Universitat Rovira i Virgili

Neuroscience- What do we research on?



The Research Group of the Histology and Neurobiology Unit (UHNeurob) at the URV, recognized by the Generalitat as a consolidated group, focuses its research on Cellular Neurobiology, in particular on the study of the basic mechanisms of activity-dependent synaptic regulation. We focus on the study of the intracellular signaling that neurotrophic, muscarinic, and purinergic receptors trigger and that converges into kinases to regulate neurotransmission. The synapse model is the neuromuscular junction.

This research line results in the knowledge of the mechanisms that regulate synaptic connectivity during development, maturity, aging, and disease.

During development, we study the mechanisms that lead synaptic competition between neurons to innervate a single target cell. The consequence of this competition is the establishment of the stable, but plastic, adult pattern of synaptic connections, which is of great importance during learning and memory.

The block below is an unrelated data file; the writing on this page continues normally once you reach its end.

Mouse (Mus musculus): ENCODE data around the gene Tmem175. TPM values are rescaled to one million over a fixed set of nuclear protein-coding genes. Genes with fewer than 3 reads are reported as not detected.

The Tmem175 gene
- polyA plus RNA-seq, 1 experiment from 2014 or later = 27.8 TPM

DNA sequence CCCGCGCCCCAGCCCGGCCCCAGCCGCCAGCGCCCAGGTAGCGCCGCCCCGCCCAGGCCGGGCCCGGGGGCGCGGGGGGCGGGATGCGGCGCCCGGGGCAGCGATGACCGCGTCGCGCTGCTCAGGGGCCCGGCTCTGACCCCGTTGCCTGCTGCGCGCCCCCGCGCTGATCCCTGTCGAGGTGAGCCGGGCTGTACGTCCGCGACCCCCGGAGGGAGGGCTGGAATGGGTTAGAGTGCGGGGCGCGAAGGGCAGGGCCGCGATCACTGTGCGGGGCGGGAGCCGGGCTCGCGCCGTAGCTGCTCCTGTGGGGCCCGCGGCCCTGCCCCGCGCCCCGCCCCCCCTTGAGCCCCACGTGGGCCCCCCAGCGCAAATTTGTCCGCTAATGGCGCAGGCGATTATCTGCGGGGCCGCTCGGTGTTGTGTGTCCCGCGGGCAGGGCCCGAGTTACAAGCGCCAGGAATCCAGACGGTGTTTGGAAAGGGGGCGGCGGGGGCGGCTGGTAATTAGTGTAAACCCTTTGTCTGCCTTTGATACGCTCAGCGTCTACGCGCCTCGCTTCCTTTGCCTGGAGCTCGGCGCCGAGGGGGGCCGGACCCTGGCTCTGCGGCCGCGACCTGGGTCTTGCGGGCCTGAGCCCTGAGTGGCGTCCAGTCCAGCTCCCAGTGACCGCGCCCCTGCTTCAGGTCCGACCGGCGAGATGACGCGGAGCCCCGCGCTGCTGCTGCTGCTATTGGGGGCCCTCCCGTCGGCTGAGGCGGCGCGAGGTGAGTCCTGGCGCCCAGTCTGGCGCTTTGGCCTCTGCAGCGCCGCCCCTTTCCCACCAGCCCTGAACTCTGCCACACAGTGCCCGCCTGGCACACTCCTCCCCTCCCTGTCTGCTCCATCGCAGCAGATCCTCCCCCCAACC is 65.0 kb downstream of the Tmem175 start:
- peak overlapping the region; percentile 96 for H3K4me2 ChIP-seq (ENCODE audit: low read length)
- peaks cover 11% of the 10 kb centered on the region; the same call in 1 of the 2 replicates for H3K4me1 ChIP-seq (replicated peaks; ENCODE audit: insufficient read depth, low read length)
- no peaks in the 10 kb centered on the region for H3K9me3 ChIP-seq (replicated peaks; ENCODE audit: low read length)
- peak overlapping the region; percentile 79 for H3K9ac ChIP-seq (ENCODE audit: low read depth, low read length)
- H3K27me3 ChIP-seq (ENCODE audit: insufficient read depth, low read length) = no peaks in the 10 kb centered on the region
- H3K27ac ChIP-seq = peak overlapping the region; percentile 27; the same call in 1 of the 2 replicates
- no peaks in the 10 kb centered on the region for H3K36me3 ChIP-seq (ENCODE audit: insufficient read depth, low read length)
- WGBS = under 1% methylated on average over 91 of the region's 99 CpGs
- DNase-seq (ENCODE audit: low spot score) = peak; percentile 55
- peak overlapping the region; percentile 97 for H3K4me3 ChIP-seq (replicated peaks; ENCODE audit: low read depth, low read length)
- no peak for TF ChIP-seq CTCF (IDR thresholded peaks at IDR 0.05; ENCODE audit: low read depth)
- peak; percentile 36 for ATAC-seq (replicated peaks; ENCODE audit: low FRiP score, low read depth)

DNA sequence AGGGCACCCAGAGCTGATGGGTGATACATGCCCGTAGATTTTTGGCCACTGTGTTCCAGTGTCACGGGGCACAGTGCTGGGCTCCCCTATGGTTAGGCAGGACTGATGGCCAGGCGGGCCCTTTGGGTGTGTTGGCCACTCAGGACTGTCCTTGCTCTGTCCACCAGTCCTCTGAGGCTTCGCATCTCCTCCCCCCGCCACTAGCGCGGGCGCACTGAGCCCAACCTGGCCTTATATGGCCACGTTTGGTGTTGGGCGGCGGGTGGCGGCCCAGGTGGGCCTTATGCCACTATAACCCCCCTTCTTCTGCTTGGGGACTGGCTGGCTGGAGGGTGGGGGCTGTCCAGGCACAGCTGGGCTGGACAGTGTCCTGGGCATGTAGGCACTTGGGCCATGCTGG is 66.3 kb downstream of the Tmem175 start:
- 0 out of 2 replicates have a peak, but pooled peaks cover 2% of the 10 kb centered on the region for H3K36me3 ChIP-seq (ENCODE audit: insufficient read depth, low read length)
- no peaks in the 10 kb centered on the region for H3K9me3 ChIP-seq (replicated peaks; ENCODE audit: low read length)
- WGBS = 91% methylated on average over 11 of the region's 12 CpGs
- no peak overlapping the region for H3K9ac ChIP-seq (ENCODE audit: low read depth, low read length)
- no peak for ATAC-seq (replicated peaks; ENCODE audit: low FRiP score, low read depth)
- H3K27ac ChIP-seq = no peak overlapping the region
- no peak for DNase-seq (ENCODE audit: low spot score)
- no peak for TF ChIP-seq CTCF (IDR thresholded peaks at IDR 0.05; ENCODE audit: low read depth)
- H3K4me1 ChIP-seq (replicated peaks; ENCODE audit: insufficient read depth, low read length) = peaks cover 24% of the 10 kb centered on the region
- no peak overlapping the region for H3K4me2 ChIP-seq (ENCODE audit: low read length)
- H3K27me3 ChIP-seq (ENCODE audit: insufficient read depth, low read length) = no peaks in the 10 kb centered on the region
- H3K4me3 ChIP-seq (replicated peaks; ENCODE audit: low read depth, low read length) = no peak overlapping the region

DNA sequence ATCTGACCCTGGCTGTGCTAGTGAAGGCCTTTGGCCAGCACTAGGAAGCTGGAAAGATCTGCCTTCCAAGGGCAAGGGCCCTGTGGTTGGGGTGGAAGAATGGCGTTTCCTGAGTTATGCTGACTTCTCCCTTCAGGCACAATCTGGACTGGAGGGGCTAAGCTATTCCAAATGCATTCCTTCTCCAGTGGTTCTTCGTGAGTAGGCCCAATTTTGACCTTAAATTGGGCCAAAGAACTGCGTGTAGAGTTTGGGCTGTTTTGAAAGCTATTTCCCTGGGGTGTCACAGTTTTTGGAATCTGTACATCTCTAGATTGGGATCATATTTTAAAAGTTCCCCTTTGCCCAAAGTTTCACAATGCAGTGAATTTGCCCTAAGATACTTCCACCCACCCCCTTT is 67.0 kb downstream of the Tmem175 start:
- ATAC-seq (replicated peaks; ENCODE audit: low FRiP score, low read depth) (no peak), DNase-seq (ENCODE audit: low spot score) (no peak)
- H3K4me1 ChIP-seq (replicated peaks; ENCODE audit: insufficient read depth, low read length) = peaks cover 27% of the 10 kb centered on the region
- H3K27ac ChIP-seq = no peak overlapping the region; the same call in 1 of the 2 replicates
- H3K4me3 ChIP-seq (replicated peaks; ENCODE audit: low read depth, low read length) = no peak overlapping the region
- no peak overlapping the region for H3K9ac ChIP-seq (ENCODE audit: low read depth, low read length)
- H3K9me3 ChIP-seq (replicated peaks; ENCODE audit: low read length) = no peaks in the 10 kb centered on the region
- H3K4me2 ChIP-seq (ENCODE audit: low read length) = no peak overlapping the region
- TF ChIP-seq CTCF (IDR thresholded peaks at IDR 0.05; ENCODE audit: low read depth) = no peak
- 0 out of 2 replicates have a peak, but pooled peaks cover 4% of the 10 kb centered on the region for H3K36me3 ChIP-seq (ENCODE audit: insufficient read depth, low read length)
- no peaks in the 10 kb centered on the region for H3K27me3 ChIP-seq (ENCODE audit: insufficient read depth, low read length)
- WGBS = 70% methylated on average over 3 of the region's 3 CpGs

The UHNeurob group is also very interested in the study of the cellular and molecular mechanisms of neuromuscular diseases and, in particular, of amyotrophic lateral sclerosis (ALS). We also investigate the cellular and molecular changes of the neuromuscular system during aging. The ultimate goal is, in both cases, the identification of therapeutic targets that prevent the disconnection and degeneration of the neuromuscular synapse in order to delay or prevent the neuronal degeneration that takes place in both cases. This research has a high interest for the society as preserving the neuromuscular junction will improve the motor activities of people affected by a neuromuscular impairment.

Methodological approaches characteristic of microscopy, biochemistry, cellular and molecular biology, and omic technologies are used. We use animal models from rat and mouse, some of them transgenics, and physical exercise and ex-vivo electrical stimulation techniques are applied to increase neuromuscular synaptic activity.